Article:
OK , sports fans. Let’s write a letter to Philippine Sports Commission (PSC) chairman William “Butch” Ramirez and his four commissioners -- Ramon Fernandez, Arnold Agustin, Charles Maxey and Celia Kiram.
Make it urgent. Also, personal.
Dear Chairman Ramirez and commissioners Fernandez, Agustin, Maxey and Kiram,
I know we’ve been over this many times before, but with all the urgent changes that now need to be done, it bears repeating.
It’s about sports, of course. You know, the biggest reason why we’re all here.
I do not exactly know how to bring this matter to all of you and when and where it is more convenient. I wanted to take up the issue during the recent PSC Top-Level Consultative Meeting at the Century Park Sheraton Hotel in Vito Cruz.
There’s no better time to talk about sports and the many changes we all need than during the two-day summit attended by top officials from both government and private sectors.
In fairness to your staff, I received an invitation to attend the gathering by email a few days before the event, but I had to excuse myself due to prior commitments.
But as you all know by now, change is needed in sports.
With President Duterte, change is already here less than three months since close to 16 million Filipinos voted overwhelmingly to make him as the country’s highest official.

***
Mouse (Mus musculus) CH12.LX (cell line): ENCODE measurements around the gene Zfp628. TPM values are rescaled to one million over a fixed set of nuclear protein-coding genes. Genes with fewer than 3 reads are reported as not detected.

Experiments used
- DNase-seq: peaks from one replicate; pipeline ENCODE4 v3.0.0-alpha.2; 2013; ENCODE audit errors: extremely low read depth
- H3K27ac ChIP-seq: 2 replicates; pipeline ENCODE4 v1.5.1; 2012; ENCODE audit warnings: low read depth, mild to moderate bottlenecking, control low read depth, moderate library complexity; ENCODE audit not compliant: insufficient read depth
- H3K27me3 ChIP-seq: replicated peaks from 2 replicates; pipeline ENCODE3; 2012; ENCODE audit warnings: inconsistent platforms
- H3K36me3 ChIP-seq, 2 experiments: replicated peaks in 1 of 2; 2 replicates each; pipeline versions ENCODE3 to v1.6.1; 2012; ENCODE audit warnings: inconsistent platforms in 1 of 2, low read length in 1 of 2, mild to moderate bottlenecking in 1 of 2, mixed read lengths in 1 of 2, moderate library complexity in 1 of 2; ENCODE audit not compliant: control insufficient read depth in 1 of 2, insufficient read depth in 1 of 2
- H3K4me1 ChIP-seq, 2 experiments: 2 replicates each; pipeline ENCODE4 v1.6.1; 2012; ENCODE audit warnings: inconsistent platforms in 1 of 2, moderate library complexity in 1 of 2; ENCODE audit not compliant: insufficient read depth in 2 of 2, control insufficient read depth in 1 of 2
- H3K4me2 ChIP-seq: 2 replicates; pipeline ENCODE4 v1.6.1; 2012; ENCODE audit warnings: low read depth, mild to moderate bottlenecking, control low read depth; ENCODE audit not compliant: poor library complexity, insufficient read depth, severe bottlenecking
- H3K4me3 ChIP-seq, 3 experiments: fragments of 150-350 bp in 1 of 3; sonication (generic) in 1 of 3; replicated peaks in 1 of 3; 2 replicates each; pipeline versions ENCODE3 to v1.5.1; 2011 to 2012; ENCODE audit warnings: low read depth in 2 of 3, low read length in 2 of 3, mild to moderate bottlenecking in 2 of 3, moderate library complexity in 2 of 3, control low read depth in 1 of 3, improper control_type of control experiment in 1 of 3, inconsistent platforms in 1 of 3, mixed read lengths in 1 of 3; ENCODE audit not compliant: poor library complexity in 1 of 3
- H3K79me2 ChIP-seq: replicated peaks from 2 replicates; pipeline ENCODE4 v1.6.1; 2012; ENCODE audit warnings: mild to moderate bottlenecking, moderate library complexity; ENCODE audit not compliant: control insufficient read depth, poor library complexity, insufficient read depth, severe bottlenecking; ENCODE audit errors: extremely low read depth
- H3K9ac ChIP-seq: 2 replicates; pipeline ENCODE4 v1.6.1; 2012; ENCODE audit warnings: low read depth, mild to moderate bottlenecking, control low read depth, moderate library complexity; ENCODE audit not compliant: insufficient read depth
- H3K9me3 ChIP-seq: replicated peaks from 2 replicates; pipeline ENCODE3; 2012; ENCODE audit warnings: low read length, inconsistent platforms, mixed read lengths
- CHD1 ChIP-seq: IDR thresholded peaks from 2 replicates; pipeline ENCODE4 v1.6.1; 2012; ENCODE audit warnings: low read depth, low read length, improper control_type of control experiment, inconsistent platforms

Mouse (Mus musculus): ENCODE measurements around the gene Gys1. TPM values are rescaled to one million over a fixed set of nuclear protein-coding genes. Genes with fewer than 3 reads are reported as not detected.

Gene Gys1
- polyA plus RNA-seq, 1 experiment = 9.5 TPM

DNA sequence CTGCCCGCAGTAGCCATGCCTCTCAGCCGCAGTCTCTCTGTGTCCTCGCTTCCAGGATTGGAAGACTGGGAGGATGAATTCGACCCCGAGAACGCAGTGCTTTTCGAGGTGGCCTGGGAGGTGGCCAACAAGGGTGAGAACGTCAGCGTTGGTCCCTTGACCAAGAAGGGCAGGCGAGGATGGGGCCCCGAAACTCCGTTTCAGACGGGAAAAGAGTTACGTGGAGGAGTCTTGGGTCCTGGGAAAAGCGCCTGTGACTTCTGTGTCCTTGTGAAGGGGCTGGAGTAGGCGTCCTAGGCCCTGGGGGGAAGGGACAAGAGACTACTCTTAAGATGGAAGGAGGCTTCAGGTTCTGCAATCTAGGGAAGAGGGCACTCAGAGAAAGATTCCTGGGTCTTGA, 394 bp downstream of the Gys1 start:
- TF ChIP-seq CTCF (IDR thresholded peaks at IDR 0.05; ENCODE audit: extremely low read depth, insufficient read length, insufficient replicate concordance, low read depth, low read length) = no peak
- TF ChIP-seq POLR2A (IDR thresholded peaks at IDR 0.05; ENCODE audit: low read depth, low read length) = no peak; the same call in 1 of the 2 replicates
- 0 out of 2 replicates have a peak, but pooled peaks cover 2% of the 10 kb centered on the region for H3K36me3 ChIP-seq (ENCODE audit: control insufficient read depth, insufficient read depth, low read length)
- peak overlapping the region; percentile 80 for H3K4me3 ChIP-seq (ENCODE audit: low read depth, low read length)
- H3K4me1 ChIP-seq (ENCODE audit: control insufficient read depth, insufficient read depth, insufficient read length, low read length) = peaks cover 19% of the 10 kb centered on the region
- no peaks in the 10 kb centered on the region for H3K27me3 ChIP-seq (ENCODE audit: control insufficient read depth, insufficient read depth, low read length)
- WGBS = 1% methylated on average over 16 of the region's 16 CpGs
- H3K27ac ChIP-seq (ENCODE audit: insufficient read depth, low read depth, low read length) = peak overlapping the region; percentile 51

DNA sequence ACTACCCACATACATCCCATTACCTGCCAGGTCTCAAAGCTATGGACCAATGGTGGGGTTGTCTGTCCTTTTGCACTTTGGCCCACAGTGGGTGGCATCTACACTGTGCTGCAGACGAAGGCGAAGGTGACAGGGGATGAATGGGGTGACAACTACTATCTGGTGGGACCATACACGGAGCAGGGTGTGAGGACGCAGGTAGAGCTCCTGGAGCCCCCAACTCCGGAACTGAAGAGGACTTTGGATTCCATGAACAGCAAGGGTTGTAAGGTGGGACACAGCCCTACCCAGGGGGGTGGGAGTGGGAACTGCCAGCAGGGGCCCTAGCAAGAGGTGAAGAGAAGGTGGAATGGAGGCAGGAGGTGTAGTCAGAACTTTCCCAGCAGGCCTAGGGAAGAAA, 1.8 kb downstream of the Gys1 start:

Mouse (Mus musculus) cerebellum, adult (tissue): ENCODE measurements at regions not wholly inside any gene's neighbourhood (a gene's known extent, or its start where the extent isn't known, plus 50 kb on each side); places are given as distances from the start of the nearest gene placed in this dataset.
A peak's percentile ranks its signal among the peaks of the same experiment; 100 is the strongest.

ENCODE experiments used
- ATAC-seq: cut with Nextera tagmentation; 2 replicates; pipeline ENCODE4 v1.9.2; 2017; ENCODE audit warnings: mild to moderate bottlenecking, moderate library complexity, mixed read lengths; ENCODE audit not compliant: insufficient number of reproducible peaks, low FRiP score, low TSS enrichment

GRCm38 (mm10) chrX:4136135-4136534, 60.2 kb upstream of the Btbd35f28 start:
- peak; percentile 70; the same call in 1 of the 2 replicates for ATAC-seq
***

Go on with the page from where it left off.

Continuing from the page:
And as President Duterte’s alter egos in sports, it is imperative that you initiate the much-needed change. Now or never.
Weightlifter Hidilyn Diaz -- bless her heart -- may have won the country's third silver medal in the Olympic Games in Rio de Janeiro but even that does not take away the fact that a lot is needed to be done en pronto.
You see, Philippine sports is dying. It is like a patient in the intensive care unit of a government hospital. Not dead but badly -- and desperately -- needing medical attention while trying to catch his breath in the emergency room.
You’ve all heard about the “Sick Man of Asia” tag that was once used to describe our country. Well, we’re also now the “Sick Man of Southeast Asia” as far as sports concerned.
You know it very well. Check the facts, if you wish.
In this side of the sports universe, there are more jeers than cheers. Losses far outnumber the victories.
From SEA Games overall champion during the “Miracle of 92” once upon a time in Manila, we’re now happy to finish sixth behind Indonesia, Thailand, Malaysia, Vietnam and even Singapore in the medal standings. At least, we’re still ahead of Myanmar or Brunei.
Something to think about, right gentlemen and lady?
You remember GM Wesley So and the 2013 Kazan Universiade in Russia?
Maybe you’ve heard all about the heart-warming stories of his dramatic, Armageddon-style victory over GM Zaven Adriassian of Armenia to win the country's first-ever gold medal in the 54-year history of the Universiade.
It was a Universiade gold medal that glitters as bright as the Olympic gold. Exaggerated? Not really.
When So climbed the podium to receive his gold medal and the Philippine flag was carried on stage, the whole chessworld tood in attention. The Russians, considered as the best in the world since the early days of the game, were dumb-founded to watch a Filipino teenager came to their beloved homeland to steal a gold they have always coveted.